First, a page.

At the Baldwin beach park, Paia

"You must go to Paia", Omar at Boss Frog told me, "The people are nicer there. You will like it."

"We must go to Paia", R told me the next day, "That's where the surf is. That's where 'Jaws' is. You will like it."

I knew I will.

Paia is a different kind of little town; as different as it gets when you drive up from the resort communities of the West Maui, with their glitzy hotels and manicured golf courses, all the way to sugarcane fields, old-world shopfronts, and surf. If you need to reach out to the real heart of Maui, you will certainly not find it in Kaanapali of West Maui, or, for that matter in the clinical heartless golf-resort town of Wailea. You will perhaps not find it even in Paia; but you will surely be very close to it.

Paia is a surf town, if there ever was one. We approached it from the south along Baldwin Avenue, after a morning trip to Haleakala National Park, and was stuck behind a large number of pickup trucks and cars with surfboards on their back, and some very weather-beaten, and mostly long-haired, people inside. The place looked a bit run down, with some houses with broken windows, but overall it had a lived-in appearance. A homely place, not a ritzy one. The place had character.

With some luck, we found parking on the road, and took a stroll down Baldwin Avenue to the Hana Highway intersection. On the way we passed by some interesting store fronts, and equally, shall we say, interesting people. This was not surprising, given that Paia is known as the Hippie capital of Maui.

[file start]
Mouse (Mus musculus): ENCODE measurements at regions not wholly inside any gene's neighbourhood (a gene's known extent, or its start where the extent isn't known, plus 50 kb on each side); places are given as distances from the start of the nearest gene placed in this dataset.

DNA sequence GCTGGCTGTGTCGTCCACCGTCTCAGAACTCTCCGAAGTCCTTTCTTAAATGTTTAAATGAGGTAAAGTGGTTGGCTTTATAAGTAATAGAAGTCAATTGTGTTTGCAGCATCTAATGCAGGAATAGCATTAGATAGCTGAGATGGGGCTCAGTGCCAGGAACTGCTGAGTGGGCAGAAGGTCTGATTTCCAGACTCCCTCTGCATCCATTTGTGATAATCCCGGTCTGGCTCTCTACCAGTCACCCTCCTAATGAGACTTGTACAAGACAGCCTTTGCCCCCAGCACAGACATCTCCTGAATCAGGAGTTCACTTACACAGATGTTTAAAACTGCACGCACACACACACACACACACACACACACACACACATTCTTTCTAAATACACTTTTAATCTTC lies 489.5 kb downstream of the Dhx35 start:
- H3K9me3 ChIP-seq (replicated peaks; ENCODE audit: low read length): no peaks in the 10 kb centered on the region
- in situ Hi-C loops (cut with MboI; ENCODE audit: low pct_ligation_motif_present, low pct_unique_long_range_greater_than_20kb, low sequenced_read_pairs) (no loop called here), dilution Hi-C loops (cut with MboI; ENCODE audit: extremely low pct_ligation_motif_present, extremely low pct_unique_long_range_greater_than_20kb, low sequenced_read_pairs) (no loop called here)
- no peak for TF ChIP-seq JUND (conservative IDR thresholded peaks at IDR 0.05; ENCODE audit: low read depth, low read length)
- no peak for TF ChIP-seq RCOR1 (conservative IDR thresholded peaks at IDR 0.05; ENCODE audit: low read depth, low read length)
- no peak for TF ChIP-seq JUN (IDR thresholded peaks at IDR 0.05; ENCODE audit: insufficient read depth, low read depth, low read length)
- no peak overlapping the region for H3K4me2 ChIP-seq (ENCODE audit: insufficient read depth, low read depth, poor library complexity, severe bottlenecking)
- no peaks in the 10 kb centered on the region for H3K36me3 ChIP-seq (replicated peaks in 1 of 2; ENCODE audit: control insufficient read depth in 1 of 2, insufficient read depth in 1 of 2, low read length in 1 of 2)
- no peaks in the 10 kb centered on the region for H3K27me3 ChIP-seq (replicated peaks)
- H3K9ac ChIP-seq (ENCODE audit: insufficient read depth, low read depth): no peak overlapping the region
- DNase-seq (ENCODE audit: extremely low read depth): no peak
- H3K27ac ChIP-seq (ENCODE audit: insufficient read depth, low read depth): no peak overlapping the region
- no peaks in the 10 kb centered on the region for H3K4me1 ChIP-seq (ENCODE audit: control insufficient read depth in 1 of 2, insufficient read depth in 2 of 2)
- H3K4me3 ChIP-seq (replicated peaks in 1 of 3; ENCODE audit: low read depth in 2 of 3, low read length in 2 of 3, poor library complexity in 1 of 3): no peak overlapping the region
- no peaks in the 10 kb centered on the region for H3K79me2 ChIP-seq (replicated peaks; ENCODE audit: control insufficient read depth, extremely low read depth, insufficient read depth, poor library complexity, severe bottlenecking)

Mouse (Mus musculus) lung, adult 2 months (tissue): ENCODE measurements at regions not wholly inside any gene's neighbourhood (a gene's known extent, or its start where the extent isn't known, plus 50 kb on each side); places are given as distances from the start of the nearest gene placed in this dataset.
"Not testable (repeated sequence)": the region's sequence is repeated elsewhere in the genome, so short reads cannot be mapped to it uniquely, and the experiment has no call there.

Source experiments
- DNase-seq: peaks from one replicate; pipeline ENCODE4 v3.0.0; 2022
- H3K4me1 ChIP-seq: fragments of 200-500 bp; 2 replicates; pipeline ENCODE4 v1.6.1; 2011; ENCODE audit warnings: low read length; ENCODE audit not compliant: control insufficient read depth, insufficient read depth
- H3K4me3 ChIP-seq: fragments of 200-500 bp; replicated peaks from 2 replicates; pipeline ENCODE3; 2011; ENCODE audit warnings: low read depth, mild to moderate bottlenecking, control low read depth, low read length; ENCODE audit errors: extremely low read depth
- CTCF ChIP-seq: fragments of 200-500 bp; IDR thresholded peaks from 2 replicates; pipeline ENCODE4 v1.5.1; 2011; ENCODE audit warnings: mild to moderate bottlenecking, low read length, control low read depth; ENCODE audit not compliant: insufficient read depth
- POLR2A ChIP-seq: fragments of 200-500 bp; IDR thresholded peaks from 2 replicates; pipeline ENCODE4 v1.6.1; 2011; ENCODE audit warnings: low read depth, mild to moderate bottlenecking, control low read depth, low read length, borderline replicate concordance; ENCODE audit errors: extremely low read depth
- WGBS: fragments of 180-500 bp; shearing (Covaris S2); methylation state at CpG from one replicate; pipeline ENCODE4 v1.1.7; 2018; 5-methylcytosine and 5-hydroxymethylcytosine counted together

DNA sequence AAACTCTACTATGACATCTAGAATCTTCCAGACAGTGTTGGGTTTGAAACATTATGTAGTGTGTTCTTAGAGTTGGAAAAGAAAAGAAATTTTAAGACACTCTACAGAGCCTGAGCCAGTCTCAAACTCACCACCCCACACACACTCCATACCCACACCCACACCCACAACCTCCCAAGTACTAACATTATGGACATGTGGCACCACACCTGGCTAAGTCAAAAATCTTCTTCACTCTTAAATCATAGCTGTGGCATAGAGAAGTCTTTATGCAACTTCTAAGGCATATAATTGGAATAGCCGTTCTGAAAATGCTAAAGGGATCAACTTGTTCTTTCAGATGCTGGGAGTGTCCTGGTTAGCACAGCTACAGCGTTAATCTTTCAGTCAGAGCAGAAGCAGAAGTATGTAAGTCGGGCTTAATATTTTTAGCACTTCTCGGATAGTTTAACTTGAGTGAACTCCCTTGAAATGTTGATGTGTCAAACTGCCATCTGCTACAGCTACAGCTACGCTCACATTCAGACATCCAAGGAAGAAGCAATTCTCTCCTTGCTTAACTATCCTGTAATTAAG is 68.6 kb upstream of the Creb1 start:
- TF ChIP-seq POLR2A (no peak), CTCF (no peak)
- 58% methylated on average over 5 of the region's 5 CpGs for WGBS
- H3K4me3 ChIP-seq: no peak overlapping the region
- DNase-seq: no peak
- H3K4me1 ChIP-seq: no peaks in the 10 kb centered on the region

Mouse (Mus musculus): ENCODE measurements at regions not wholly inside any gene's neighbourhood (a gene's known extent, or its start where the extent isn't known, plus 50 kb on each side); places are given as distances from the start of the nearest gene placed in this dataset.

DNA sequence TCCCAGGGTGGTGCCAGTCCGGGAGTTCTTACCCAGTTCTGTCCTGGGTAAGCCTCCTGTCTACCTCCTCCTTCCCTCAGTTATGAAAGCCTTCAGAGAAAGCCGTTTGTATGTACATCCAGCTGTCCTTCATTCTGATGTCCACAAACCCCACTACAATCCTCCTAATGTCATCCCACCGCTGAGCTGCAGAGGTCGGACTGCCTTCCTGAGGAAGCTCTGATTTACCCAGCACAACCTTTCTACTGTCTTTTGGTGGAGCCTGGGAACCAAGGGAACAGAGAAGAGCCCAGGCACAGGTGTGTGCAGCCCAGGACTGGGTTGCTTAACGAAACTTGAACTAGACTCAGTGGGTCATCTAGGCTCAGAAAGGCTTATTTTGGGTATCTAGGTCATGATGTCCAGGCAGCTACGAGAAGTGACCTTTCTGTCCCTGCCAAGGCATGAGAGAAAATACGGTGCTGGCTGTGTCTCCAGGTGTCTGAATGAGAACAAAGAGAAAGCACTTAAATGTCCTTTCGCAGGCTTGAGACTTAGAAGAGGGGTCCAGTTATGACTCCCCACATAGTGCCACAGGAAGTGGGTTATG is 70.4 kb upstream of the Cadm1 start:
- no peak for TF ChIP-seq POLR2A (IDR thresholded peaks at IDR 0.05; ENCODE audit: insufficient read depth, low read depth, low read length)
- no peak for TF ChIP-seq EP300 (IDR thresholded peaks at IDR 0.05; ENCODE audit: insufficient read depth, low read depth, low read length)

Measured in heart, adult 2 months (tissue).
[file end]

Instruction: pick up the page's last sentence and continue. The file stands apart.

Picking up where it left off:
After a long long wait (which possibly approaches some five minutes) at the traffic light at the intersection of Baldwin Avenue and Hana Highway, we crossed the road. There were a lot of people crossing through the red light, and I really don't blame them. The funny part was this guy who crossed the street through the red light to hit the pedestrian light button on the other side, so he could cross back again. Hmmm. Strange things do happen at Paia.

The Paia downtown, or the Baldwin Avenue and Hana Highway intersection, is quite non-descript, perhaps somewhat old-worldly. We had some ice-creams from the "Ono Gelato" store, which was good, but not remarkably so (we still remember the goodness of ice-cream from Cowlick's, Fort Bragg, California). The view from Ono Gelato store looking at the Fish market restaurant is typical old Hawaiana. Sort of reminded me of Hawi, Big Island, Hawaii.

We walked down to Baldwin Beach park. The black clouds were rolling in from the north, giving it an apocalyptic look. The scene was almost like from those Sci-Fi movies where the family swimming in the water was oblivious to the warning signs of the ominous cloud, and didn't know that the world was about to end. Some other people, sitting around, drinking from their brown-paper wrapped bottles, didn't know it either it seemed, or perhaps they didn't care. Some of them appeared to be already at a much higher elevation than the sea level, shall we say. Even a tsunami will possibly not reach them.

We had heard of the famous "Jaws" surfing near Paia (actually, some 8 miles or so from there). There, when the conditions are right, waves can reach monster height of 60 feet or thereabouts. The "surferetti" typically gather on those days to scale the high waves, while the less bold watch from cliff tops. Today was not one of those "Jaws" days, unfortunately; the surf prediction was only a couple of feet. We checked out the shoreline of Hoopika Bay, which attracts the lesser-skilled surfers. The "Jaws" will have to wait for another time.

Paia downtown
Paia downtown